Bilbo followed Thorin into the house, not so discretely checking out the interior. Not only did the man have money, he had good taste too. The home was neat and tidy, although almost clinical in its appearance and Bilbo’s fingers itched to make it homier. Thorin led him towards the kitchen, and Bilbo stopped as they entered the lounge. From his vantage point, all he could see of the child was a blond mop of hair nestled in amongst the pillows. Without conscious thought, he moved around the sofa and crouched in front of the boy. He looked so sad and a little bit broken and Bilbo couldn’t help but run his fingers through the tangled blond strands. He felt the man, Thorin his brain reminded him, come to stand beside him, his entire frame tense as Bilbo reached out his hand.
“What’s your name sweetie?”
“Fíli,” Thorin finally answered. The boy never moved, looking straight through Bilbo to where the TV was, but not seeing Bilbo standing in his way.
“Oh, my boy. You poor thing. I’ve bought chocolate cupcakes and chocolate chunk cookies. I even slipped some mini apple tarts in.” With one last run of his fingers through Fíli’s hair, he stood and faced Thorin. The dark headed man nodded his thanks and directed him through to the kitchen.
Bilbo took in the kitchen with awe. It was large, bright and airy. But Bilbo felt a pang of sadness at the thought that it wasn’t used very much. Or at least, it hadn’t been used much recently. There was something sad about a kitchen that wasn’t well used and loved. He set the containers down on the kitchen bench and looked over to Thorin, who had dropped down into a chair at the table. The man looked like he had the weight of the world on his shoulders and, judging from the boy curled up on the sofa, maybe he did. So, Bilbo did what he did best and started bustling around the kitchen.
Thorin started when a cup of coffee was placed in front of him, along with a red velvet cupcake. He looked up into green eyes full of understanding.
“Thank you. I... I didn’t mean to... That is... I-”
“It’s ok.” Bilbo shrugged and settled into his chair, a cup of tea in his hands. “I don’t expect anything. You look like you have the weight of the world on your shoulders. I can clearly tell that something’s happened. I was planning on coming to introduce myself, but when I saw you get Fíli out of the car, I couldn’t help but make some things. Hopefully it might make him feel a little better, even just for a moment. And you too.”
“I didn’t mean to leave you to yourself though. And you certainly didn’t have to go about making coffee.” Bilbo scrunched his nose up at that. “Tea?”
“Tea,” Bilbo said with a nod. “I have come to learn that everything looks better on a full stomach. And you didn’t really leave me by myself. I could have easily let myself out if I’d had the inclination. But I get the feeling you need some adult company now. And a conversation that doesn’t revolve around the boy.”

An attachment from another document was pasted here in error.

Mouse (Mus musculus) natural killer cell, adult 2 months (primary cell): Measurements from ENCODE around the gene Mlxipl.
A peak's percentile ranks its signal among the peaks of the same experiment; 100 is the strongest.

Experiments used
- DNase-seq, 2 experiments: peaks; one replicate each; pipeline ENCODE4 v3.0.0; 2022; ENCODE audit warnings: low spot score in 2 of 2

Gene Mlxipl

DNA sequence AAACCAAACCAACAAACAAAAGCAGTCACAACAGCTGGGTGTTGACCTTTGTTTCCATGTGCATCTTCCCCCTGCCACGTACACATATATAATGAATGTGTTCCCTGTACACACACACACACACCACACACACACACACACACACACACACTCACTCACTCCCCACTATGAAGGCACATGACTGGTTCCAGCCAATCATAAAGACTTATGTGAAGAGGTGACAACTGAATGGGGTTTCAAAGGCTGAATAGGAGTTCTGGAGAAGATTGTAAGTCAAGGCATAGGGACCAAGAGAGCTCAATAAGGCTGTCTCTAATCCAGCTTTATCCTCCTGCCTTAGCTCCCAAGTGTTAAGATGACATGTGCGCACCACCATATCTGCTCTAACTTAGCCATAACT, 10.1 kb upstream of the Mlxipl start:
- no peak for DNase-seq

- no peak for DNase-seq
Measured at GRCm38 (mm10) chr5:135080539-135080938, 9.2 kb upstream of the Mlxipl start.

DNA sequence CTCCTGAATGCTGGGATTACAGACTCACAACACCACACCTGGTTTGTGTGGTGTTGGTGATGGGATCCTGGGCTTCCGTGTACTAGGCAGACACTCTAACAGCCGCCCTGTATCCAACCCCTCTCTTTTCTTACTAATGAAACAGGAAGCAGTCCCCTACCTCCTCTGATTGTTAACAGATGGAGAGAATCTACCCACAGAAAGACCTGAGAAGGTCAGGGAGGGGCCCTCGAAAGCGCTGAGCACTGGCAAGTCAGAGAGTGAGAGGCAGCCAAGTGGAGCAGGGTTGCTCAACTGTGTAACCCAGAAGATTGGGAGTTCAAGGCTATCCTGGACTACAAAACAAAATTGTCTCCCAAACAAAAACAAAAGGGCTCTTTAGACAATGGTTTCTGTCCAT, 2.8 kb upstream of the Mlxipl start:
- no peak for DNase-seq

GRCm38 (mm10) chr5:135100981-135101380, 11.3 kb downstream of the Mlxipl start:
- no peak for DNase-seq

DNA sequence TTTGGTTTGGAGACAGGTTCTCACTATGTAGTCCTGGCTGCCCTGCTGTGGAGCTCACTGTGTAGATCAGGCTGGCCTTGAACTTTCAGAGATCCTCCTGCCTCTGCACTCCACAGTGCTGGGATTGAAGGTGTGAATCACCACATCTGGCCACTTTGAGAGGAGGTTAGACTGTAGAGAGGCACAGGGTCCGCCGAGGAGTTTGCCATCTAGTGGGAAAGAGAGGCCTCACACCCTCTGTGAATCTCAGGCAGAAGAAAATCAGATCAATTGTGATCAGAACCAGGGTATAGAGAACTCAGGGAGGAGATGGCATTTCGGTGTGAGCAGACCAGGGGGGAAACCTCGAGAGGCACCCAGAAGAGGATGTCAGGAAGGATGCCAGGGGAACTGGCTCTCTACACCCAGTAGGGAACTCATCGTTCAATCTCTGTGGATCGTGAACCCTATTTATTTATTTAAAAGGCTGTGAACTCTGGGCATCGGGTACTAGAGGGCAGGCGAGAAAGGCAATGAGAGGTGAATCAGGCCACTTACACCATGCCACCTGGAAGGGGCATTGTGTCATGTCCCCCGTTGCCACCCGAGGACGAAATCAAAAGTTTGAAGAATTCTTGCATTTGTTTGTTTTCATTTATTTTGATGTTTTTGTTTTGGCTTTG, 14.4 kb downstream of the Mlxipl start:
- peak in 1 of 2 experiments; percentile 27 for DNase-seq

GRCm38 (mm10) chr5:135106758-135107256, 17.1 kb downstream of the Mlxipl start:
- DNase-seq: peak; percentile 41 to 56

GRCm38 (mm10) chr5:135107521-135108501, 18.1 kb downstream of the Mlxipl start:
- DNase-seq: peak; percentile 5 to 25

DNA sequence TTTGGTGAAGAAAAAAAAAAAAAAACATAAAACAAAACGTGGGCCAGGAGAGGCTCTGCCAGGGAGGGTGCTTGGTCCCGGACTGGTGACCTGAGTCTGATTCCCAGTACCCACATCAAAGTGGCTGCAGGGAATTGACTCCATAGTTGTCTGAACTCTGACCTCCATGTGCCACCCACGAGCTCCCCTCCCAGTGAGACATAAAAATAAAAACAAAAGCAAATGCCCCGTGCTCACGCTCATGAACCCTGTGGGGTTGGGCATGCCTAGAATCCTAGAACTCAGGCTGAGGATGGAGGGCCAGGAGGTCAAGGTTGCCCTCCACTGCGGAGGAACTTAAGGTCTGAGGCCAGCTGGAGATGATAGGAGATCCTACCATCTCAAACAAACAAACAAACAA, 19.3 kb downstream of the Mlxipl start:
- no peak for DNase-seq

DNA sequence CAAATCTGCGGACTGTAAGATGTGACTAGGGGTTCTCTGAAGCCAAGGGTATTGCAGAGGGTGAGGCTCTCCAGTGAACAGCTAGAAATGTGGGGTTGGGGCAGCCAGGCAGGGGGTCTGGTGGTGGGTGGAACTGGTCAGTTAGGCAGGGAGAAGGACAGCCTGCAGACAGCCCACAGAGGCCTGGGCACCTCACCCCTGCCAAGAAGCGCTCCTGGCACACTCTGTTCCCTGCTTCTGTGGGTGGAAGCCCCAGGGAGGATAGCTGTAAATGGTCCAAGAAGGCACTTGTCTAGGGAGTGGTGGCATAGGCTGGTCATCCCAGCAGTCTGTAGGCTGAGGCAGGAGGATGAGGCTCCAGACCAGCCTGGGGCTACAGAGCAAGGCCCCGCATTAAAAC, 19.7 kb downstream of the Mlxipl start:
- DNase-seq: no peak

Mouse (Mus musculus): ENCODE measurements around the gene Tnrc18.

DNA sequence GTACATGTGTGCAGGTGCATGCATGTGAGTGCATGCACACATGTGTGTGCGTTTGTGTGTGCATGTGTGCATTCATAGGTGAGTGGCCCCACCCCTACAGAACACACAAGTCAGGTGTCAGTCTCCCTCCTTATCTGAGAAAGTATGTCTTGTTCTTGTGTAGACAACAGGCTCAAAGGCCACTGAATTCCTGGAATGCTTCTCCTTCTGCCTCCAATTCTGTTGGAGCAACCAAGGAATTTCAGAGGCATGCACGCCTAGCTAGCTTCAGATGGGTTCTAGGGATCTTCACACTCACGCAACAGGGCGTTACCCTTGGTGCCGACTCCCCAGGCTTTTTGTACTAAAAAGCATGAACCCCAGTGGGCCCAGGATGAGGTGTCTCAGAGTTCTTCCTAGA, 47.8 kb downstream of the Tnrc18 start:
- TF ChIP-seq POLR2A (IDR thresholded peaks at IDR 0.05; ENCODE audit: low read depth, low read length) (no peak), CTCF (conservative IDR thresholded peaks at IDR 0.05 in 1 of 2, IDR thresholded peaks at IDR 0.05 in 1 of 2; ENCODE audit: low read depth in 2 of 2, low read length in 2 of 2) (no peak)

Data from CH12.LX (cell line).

Thorin desperately needed the company. He needed someone that didn’t need him. He needed some time that didn’t revolve around Fíli and didn’t that thought make him hang his head in shame. Fíli had done nothing wrong but have his whole world turned inside out. It wasn’t his fault that Thorin was struggling to deal with everything. This man seemed open and friendly and Thorin desperately wanted him to stay.
That wasn’t what came out of his mouth though.
“You can leave,” he said, but his voice plainly pleaded with Bilbo to stay and he hated it. He was the owner and CEO of one of the richest and most powerful companies in Europe, if not the world. He could handle what life was currently throwing at him. He didn’t need the help of some curly headed stranger.
“Is that what you really want?” Bilbo asked, setting his cup down on the table. “I’ll leave if you want me to go, but-”
“I... I think I need to be alone for the time being. I just...” Thorin sighed.
“I understand.” Bilbo stood from the chair and rinsed his cup. “I left the cupcakes and cookies on the bench, and the apple tarts are in the fridge.” He came to stand next to Thorin’s elbow. “Do let me know if you need any help. I’m... I’m sorry if I overstepped my mark today.”
Thorin shook his head. “You didn’t. And I don’t mean to kick you out after... well... I just...”
“You need some time to adjust and I understand that. My number is on the fridge if you need me. Or come over any time you like.”
With that Bilbo let himself out. When Thorin heard the closing of the front door he buried his head in his arms and wept.
Not even an hour later Thorin was sat on the sofa, a trembling, crying blond boy and all his blankets wrapped safely in his arms. He rocked backwards and forwards, pressing soft kisses to the top of Fíli’s head and trying to calm him down as much as he could. When he eventually cried himself to sleep, Thorin held him tighter, whispering apologies into the blond hair and wishing his brother or sister in law was here.
He couldn’t do this.
He didn’t know how.